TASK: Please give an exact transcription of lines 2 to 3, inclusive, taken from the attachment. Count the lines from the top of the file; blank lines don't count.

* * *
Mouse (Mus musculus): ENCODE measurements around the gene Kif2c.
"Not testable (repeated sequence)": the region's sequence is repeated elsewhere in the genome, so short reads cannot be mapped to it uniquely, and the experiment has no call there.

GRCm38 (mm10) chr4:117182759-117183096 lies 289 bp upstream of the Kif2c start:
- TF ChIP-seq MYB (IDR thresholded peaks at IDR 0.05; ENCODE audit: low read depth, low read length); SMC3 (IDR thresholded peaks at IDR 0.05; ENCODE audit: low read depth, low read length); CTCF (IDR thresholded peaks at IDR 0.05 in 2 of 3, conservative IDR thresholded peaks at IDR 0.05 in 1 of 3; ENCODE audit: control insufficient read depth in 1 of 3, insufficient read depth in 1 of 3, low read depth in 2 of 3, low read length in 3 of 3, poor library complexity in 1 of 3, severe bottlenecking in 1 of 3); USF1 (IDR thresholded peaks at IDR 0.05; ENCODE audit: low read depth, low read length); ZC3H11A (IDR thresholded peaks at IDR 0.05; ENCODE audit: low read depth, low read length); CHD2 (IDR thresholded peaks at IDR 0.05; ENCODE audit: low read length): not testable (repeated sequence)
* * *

"Not testable (repeated sequence)": the region's sequence is repeated elsewhere in the genome, so short reads cannot be mapped to it uniquely, and the experiment has no call there.

GRCm38 (mm10) chr4:117182759-117183096 lies 289 bp upstream of the Kif2c start: